Played straight the the cartoon based on the movies, which had exactly zero scenes in the eponymous training facility.
The Mummy Tomb Of The Dragon Emperor did not feature the title character Imhotep ("the" Mummy). The villain was a mummy, but the movie might have been better titled "The Adventures of Rick O'Connell".
Rush Hour. There's only one scene in the first movie where the title makes sense. As for the sequels, what does "rush hour" have to do with the crimes around the world?
Back to the Future has some in-universe examples of this. In 1955, Lou's Café is a café owned by Lou Caruthers. By 1985, it has become Lou's Aerobic Fitness Center and, given his age in 1955, Lou is probably no longer the actual owner of the building (or if he is, he's just collecting rent money). Twin Pines Mall (or Lone Pine Mall, depending on which timeline you're in) was named after the tree farm which used to exist on the land. Twin Pines Ranch being changed to Lone Pine Ranch after Marty ran over one of the display trees is an example of averting this trope, resulting in the irony that the name later becomes the artifact anyway when the mall is built.
The Bourne Series started off fairly clear with The Bourne Identity being about Jason Bourne trying to understand what he is, the two sequels The Bourne Supremacy and The Bourne Ultimatum don't really make sense given the stories, but are a part of the book titles and thus they were kept. Some feel that had the titles been reversed for the second and third movies, they might have made more sense. The second film was Bourne telling the government to leave him alone (giving his "ultimatum"), and the third film was Bourne destroying the government conspiracy surrounding Treadstone (showing his "supremacy" over the government officials involved with it).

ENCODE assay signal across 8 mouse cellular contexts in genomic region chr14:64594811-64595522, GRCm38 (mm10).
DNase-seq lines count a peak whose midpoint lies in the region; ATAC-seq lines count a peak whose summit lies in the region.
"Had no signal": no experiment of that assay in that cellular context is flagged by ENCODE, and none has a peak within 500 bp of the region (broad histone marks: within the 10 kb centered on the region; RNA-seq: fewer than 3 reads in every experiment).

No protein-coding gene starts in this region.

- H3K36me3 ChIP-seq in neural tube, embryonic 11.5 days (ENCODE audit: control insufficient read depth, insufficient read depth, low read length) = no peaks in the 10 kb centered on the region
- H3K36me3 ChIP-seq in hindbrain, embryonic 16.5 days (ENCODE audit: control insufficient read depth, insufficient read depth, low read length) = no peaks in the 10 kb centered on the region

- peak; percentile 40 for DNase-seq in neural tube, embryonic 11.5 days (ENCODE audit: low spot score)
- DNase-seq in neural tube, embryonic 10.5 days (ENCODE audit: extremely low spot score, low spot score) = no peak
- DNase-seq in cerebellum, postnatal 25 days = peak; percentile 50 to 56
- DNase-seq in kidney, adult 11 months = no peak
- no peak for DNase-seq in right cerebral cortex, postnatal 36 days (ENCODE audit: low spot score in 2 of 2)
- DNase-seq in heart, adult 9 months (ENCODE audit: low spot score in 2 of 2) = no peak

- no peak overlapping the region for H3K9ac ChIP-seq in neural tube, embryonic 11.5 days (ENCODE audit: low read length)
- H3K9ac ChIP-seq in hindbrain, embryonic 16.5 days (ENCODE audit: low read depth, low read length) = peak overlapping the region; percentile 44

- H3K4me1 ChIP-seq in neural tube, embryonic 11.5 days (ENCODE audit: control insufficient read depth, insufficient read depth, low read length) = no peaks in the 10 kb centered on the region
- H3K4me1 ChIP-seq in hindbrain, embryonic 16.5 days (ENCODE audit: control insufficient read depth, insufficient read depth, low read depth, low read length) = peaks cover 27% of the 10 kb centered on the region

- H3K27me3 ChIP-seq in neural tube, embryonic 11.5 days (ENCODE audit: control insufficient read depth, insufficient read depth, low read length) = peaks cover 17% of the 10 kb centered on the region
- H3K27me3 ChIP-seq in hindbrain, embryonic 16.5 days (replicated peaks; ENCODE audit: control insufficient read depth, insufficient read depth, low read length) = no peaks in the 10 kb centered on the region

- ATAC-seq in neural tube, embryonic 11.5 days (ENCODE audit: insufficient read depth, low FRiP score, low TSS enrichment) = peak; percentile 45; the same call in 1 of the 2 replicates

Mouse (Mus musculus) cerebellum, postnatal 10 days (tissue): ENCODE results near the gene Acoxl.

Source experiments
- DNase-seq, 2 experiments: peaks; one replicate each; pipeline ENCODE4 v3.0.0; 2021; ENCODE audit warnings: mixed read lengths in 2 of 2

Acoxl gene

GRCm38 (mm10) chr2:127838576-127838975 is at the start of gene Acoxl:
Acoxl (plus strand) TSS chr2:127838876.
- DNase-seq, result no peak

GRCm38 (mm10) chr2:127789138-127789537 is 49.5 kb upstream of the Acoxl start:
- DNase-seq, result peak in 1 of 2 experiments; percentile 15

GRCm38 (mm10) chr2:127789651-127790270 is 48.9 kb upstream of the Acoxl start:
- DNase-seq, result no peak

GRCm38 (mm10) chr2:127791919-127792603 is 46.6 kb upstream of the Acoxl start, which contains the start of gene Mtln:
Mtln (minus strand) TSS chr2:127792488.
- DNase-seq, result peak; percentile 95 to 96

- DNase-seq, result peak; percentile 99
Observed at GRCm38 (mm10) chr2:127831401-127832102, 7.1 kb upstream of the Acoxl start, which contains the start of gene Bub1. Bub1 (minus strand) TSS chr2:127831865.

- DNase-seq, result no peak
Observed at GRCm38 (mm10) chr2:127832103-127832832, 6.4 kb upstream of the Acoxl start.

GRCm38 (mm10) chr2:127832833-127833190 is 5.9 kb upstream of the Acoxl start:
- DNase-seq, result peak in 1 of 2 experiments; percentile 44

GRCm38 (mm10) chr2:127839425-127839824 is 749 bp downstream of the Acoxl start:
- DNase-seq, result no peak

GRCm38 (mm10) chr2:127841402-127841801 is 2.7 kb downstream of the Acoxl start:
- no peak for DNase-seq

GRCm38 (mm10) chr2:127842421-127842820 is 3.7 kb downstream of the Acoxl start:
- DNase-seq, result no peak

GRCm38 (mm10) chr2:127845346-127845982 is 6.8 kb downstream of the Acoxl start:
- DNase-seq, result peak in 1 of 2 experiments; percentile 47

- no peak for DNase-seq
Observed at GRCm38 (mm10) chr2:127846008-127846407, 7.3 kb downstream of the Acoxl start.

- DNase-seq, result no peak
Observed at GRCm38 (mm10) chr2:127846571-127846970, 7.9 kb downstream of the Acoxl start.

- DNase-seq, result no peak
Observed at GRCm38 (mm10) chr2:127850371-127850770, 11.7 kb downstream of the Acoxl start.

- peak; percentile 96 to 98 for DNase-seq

The Bourne Legacy stretches this even further, starring a new character not named Bourne (the "legacy" is the aftereffects of Bourne blowing up Treadstone).
North By Northwest is a partial artifact title. On one level, it makes sense since it refers to Hamlet feigning madness as Cary Grant does. But on another level, the original draft of the script had set the ending in Alaska. The title only sort of made sense as a compass direction for the film's action in the original draft, but even less so when it was changed to Mount Rushmore.
The film adaptation of Stephen King's short story collection Hearts in Atlantis is a fairly close adaption of the story "Low Men in Yellow Coats" (which takes up the bulk of the book), but it has nothing to do with the eponymous short story "Hearts in Atlantis". "Low Men in Yellow Coats" is about a boy who befriends a Cool Old Guy with psychic powers and tries to protect him from the mysterious men pursuing him, and "Hearts in Atlantis" is about a bunch of college kids who waste all their time playing Hearts (the card game) in their dorm room (which they call "Atlantis"), thus making the movie's title a bit baffling.
The Haunting in Connecticut 2: Ghosts of Georgia, as in the state, not a character. The entire film takes place there. Apparently the original title was The Haunting in Georgia before the suits decided the brand was more important.
The Three Stooges were originally the supporting act for a comedian named Ted Healey and were called "Ted Healey and His Stooges". This made sense because a "stooge" is an insulting term for somebody who serves under somebody else and can also mean being the butt of a comedian's gags. But early on in their film career, the Stooges broke up from Healey and became known as The Three Stooges, even though they were no longer stooges to anybody.